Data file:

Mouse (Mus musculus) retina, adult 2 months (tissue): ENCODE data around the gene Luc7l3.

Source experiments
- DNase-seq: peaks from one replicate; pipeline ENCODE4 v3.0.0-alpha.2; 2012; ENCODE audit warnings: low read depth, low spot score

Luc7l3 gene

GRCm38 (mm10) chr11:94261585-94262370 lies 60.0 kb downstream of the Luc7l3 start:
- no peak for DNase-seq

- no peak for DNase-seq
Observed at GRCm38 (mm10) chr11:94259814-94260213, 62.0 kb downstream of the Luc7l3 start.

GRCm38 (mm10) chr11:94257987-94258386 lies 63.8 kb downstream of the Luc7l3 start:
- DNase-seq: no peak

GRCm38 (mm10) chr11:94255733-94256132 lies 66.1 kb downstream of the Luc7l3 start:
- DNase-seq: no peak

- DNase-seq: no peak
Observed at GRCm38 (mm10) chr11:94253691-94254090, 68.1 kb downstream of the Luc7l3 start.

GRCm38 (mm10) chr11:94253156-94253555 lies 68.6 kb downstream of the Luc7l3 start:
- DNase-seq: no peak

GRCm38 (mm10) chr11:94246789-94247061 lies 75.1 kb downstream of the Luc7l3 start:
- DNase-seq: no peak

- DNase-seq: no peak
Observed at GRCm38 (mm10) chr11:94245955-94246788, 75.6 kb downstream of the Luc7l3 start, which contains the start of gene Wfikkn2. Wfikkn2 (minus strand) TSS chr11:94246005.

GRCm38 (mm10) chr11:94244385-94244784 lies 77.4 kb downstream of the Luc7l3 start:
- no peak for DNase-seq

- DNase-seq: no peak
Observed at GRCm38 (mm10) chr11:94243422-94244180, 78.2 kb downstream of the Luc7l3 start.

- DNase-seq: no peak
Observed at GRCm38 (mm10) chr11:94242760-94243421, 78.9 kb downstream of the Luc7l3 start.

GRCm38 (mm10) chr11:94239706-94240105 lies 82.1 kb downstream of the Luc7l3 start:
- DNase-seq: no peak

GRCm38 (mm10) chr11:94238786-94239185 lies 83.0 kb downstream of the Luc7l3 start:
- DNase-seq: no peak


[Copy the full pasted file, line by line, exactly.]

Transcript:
Mouse (Mus musculus) retina, adult 2 months (tissue): ENCODE data around the gene Luc7l3.

Source experiments
- DNase-seq: peaks from one replicate; pipeline ENCODE4 v3.0.0-alpha.2; 2012; ENCODE audit warnings: low read depth, low spot score

Luc7l3 gene

GRCm38 (mm10) chr11:94261585-94262370 lies 60.0 kb downstream of the Luc7l3 start:
- no peak for DNase-seq

- no peak for DNase-seq
Observed at GRCm38 (mm10) chr11:94259814-94260213, 62.0 kb downstream of the Luc7l3 start.

GRCm38 (mm10) chr11:94257987-94258386 lies 63.8 kb downstream of the Luc7l3 start:
- DNase-seq: no peak

GRCm38 (mm10) chr11:94255733-94256132 lies 66.1 kb downstream of the Luc7l3 start:
- DNase-seq: no peak

- DNase-seq: no peak
Observed at GRCm38 (mm10) chr11:94253691-94254090, 68.1 kb downstream of the Luc7l3 start.

GRCm38 (mm10) chr11:94253156-94253555 lies 68.6 kb downstream of the Luc7l3 start:
- DNase-seq: no peak

GRCm38 (mm10) chr11:94246789-94247061 lies 75.1 kb downstream of the Luc7l3 start:
- DNase-seq: no peak

- DNase-seq: no peak
Observed at GRCm38 (mm10) chr11:94245955-94246788, 75.6 kb downstream of the Luc7l3 start, which contains the start of gene Wfikkn2. Wfikkn2 (minus strand) TSS chr11:94246005.

GRCm38 (mm10) chr11:94244385-94244784 lies 77.4 kb downstream of the Luc7l3 start:
- no peak for DNase-seq

- DNase-seq: no peak
Observed at GRCm38 (mm10) chr11:94243422-94244180, 78.2 kb downstream of the Luc7l3 start.

- DNase-seq: no peak
Observed at GRCm38 (mm10) chr11:94242760-94243421, 78.9 kb downstream of the Luc7l3 start.

GRCm38 (mm10) chr11:94239706-94240105 lies 82.1 kb downstream of the Luc7l3 start:
- DNase-seq: no peak

GRCm38 (mm10) chr11:94238786-94239185 lies 83.0 kb downstream of the Luc7l3 start:
- DNase-seq: no peak